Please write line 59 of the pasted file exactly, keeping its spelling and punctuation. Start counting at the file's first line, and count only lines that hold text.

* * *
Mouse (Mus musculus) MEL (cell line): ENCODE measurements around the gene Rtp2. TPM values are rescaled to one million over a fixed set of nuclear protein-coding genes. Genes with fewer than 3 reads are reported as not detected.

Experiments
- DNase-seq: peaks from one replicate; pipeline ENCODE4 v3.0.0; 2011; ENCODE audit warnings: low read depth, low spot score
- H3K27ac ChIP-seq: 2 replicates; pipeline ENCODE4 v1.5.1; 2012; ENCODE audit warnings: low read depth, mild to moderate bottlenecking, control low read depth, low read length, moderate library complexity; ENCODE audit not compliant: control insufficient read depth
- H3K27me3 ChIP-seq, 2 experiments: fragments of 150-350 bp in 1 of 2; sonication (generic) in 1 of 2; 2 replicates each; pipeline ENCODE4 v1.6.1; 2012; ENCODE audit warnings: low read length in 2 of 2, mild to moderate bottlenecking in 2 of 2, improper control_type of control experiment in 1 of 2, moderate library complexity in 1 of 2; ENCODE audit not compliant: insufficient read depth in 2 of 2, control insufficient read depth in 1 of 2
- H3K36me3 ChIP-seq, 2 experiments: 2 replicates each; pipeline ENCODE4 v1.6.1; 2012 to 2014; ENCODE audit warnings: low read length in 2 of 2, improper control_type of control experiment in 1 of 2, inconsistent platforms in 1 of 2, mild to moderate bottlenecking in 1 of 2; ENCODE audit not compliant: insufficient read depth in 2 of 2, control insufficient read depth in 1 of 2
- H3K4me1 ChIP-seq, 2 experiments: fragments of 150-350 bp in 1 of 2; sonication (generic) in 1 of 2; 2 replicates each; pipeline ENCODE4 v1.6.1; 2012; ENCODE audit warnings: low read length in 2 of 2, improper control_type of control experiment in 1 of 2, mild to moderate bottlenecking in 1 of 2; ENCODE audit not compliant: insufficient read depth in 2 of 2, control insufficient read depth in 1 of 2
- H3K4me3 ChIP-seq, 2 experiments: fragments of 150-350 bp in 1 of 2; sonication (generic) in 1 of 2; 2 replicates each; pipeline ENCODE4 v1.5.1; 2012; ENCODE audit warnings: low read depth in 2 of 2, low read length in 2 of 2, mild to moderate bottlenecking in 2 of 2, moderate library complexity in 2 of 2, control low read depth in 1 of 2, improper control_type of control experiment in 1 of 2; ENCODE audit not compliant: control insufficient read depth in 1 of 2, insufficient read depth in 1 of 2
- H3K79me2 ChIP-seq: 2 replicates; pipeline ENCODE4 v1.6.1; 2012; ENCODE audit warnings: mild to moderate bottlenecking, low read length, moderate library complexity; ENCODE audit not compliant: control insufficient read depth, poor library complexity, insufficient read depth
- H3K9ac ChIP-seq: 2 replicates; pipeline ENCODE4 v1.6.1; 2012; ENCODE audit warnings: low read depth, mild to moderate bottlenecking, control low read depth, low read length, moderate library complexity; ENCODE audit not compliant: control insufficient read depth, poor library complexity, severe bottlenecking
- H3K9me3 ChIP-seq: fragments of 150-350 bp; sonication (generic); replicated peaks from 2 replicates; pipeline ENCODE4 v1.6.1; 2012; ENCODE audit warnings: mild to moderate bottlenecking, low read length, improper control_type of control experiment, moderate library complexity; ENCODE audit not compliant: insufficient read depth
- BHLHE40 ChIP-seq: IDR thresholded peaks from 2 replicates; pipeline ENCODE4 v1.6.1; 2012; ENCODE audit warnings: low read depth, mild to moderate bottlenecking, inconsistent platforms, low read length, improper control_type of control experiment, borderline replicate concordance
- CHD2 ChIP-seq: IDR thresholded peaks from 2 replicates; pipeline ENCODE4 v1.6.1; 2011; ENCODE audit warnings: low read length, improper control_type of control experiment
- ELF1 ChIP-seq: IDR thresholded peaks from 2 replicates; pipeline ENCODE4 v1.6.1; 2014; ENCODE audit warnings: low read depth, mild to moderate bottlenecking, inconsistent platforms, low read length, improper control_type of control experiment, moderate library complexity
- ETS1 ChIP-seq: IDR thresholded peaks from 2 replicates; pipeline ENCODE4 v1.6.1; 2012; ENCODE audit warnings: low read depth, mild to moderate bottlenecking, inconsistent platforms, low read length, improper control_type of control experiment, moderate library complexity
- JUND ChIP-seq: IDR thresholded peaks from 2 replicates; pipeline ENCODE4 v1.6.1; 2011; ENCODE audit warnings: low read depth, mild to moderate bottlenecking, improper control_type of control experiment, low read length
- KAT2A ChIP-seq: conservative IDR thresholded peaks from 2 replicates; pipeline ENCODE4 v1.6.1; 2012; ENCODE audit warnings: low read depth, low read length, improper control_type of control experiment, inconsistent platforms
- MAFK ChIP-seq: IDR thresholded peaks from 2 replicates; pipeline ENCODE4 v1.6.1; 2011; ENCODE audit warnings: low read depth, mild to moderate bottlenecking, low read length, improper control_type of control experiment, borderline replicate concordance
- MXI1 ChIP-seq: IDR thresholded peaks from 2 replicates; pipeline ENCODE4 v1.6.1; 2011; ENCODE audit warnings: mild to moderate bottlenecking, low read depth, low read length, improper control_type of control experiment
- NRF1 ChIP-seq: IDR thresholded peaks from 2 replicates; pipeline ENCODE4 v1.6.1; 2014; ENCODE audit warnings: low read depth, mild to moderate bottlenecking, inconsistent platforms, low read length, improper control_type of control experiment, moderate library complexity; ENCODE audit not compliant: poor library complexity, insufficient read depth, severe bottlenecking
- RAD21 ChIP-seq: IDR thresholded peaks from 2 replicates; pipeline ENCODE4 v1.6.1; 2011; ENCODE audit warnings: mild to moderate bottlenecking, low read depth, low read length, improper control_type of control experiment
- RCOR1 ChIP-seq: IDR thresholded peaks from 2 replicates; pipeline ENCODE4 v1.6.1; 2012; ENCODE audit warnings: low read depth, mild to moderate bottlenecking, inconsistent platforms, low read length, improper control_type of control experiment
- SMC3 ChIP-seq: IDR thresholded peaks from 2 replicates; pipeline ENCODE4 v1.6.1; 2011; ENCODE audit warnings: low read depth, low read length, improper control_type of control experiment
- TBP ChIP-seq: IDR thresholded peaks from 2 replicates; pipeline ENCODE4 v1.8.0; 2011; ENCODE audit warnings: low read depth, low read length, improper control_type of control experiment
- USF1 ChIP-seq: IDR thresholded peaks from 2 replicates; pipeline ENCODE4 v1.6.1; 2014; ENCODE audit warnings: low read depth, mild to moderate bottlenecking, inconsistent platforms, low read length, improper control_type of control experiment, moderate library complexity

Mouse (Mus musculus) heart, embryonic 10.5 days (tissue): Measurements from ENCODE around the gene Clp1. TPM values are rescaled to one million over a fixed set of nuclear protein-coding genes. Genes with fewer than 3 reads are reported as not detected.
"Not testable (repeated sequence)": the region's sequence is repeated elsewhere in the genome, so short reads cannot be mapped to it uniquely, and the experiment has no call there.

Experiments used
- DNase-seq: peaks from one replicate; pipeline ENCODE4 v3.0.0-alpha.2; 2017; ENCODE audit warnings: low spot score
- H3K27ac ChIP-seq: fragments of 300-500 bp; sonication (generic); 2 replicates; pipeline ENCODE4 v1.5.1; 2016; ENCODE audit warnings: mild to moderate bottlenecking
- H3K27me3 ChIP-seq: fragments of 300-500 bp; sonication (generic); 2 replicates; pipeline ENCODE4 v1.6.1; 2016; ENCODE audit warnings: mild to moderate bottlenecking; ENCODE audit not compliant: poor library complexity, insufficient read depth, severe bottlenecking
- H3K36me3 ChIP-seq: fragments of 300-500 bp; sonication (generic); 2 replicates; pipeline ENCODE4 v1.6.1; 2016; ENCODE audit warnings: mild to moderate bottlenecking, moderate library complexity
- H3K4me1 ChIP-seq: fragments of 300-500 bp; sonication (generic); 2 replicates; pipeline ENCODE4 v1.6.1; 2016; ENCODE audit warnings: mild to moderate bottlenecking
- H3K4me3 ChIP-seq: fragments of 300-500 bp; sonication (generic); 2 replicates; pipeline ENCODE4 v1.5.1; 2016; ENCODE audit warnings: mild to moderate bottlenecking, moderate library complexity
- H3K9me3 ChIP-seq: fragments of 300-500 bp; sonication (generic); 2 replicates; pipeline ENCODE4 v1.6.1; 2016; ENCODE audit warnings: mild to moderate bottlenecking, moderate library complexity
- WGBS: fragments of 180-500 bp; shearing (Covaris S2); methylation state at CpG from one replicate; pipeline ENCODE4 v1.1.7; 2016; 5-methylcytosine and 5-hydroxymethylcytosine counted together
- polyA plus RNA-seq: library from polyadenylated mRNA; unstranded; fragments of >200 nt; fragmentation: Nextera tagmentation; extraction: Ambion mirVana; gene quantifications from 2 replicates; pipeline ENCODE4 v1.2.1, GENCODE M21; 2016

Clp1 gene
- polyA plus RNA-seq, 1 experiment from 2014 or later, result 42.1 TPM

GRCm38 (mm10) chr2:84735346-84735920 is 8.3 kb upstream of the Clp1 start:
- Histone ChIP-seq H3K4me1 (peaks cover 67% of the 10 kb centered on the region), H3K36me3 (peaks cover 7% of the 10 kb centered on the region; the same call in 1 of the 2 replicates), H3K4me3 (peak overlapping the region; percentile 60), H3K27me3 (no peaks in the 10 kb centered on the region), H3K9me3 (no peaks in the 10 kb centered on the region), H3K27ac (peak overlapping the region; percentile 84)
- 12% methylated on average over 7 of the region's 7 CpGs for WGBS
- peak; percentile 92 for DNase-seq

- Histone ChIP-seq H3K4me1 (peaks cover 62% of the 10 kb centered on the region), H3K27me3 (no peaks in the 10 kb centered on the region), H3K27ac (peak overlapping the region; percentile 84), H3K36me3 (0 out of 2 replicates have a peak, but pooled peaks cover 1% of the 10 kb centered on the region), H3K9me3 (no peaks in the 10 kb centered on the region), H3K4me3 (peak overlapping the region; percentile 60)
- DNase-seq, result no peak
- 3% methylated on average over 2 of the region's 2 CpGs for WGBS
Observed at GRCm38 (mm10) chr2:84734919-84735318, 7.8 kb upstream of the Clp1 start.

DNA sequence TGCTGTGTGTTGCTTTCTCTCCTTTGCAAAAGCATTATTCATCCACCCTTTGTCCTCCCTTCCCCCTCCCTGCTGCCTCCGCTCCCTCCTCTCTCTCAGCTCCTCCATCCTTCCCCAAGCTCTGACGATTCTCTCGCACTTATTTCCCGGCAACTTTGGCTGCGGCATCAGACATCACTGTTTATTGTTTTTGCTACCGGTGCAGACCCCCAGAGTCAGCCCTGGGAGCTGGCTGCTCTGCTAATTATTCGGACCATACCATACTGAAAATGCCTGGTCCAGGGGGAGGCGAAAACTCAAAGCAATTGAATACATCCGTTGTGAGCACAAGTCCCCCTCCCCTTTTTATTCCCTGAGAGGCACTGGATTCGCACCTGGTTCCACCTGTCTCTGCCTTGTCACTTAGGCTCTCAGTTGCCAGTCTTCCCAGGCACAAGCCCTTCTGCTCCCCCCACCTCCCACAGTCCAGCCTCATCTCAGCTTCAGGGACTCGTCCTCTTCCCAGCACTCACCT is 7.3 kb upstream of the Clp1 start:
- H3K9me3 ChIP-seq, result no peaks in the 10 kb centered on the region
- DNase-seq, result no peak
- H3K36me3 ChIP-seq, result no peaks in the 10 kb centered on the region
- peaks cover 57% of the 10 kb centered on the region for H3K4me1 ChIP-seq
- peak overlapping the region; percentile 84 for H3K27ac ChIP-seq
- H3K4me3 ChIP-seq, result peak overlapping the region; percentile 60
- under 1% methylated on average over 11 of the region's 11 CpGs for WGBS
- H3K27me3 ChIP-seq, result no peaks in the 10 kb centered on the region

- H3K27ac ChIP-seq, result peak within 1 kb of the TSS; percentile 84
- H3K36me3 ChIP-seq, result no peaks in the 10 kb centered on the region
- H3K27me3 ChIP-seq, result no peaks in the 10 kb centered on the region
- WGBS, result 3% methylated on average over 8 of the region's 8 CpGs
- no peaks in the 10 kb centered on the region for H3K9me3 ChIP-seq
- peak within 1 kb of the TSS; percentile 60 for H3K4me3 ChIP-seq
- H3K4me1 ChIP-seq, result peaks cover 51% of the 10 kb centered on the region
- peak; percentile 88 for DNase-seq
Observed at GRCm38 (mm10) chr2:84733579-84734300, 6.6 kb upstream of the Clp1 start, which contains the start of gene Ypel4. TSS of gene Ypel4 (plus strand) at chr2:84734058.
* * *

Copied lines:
- H3K27me3 ChIP-seq, result no peaks in the 10 kb centered on the region